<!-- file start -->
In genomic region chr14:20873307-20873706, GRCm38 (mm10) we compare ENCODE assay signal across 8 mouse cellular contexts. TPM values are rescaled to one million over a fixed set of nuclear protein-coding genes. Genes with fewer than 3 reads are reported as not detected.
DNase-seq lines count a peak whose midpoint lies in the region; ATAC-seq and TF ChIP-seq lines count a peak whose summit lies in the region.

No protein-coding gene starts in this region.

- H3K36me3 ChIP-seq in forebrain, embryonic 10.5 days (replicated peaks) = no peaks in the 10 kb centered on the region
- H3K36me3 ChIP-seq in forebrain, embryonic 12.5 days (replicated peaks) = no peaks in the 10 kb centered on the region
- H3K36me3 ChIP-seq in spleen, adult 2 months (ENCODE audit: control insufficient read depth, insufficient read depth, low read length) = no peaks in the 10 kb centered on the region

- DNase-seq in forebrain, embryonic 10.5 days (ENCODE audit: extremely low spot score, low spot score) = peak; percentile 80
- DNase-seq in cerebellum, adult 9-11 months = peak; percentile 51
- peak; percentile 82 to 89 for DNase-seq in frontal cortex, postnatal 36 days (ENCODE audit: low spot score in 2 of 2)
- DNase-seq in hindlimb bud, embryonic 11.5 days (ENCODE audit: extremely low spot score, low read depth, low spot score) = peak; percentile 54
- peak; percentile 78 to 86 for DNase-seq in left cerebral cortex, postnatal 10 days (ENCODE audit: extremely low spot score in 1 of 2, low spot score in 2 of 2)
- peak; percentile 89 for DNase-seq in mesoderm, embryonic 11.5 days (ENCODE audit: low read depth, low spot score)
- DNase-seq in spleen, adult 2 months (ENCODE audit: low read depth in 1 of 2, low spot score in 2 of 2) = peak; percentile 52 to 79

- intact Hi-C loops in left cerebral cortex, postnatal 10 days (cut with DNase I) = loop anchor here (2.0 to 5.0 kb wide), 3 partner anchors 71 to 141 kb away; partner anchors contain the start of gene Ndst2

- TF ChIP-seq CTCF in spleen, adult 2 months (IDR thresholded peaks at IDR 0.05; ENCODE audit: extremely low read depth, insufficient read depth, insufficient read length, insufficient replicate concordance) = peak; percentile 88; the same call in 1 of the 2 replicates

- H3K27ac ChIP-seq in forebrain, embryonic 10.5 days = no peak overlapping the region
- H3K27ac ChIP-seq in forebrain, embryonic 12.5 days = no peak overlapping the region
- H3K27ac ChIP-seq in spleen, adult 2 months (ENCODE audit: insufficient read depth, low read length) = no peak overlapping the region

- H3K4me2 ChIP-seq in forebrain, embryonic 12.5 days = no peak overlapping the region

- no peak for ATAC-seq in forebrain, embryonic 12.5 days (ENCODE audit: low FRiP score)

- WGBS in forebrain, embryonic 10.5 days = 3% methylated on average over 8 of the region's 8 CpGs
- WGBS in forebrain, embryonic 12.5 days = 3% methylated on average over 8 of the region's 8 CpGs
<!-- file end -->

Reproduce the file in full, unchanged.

In genomic region chr14:20873307-20873706, GRCm38 (mm10) we compare ENCODE assay signal across 8 mouse cellular contexts. TPM values are rescaled to one million over a fixed set of nuclear protein-coding genes. Genes with fewer than 3 reads are reported as not detected.
DNase-seq lines count a peak whose midpoint lies in the region; ATAC-seq and TF ChIP-seq lines count a peak whose summit lies in the region.

No protein-coding gene starts in this region.

- H3K36me3 ChIP-seq in forebrain, embryonic 10.5 days (replicated peaks) = no peaks in the 10 kb centered on the region
- H3K36me3 ChIP-seq in forebrain, embryonic 12.5 days (replicated peaks) = no peaks in the 10 kb centered on the region
- H3K36me3 ChIP-seq in spleen, adult 2 months (ENCODE audit: control insufficient read depth, insufficient read depth, low read length) = no peaks in the 10 kb centered on the region

- DNase-seq in forebrain, embryonic 10.5 days (ENCODE audit: extremely low spot score, low spot score) = peak; percentile 80
- DNase-seq in cerebellum, adult 9-11 months = peak; percentile 51
- peak; percentile 82 to 89 for DNase-seq in frontal cortex, postnatal 36 days (ENCODE audit: low spot score in 2 of 2)
- DNase-seq in hindlimb bud, embryonic 11.5 days (ENCODE audit: extremely low spot score, low read depth, low spot score) = peak; percentile 54
- peak; percentile 78 to 86 for DNase-seq in left cerebral cortex, postnatal 10 days (ENCODE audit: extremely low spot score in 1 of 2, low spot score in 2 of 2)
- peak; percentile 89 for DNase-seq in mesoderm, embryonic 11.5 days (ENCODE audit: low read depth, low spot score)
- DNase-seq in spleen, adult 2 months (ENCODE audit: low read depth in 1 of 2, low spot score in 2 of 2) = peak; percentile 52 to 79

- intact Hi-C loops in left cerebral cortex, postnatal 10 days (cut with DNase I) = loop anchor here (2.0 to 5.0 kb wide), 3 partner anchors 71 to 141 kb away; partner anchors contain the start of gene Ndst2

- TF ChIP-seq CTCF in spleen, adult 2 months (IDR thresholded peaks at IDR 0.05; ENCODE audit: extremely low read depth, insufficient read depth, insufficient read length, insufficient replicate concordance) = peak; percentile 88; the same call in 1 of the 2 replicates

- H3K27ac ChIP-seq in forebrain, embryonic 10.5 days = no peak overlapping the region
- H3K27ac ChIP-seq in forebrain, embryonic 12.5 days = no peak overlapping the region
- H3K27ac ChIP-seq in spleen, adult 2 months (ENCODE audit: insufficient read depth, low read length) = no peak overlapping the region

- H3K4me2 ChIP-seq in forebrain, embryonic 12.5 days = no peak overlapping the region

- no peak for ATAC-seq in forebrain, embryonic 12.5 days (ENCODE audit: low FRiP score)

- WGBS in forebrain, embryonic 10.5 days = 3% methylated on average over 8 of the region's 8 CpGs
- WGBS in forebrain, embryonic 12.5 days = 3% methylated on average over 8 of the region's 8 CpGs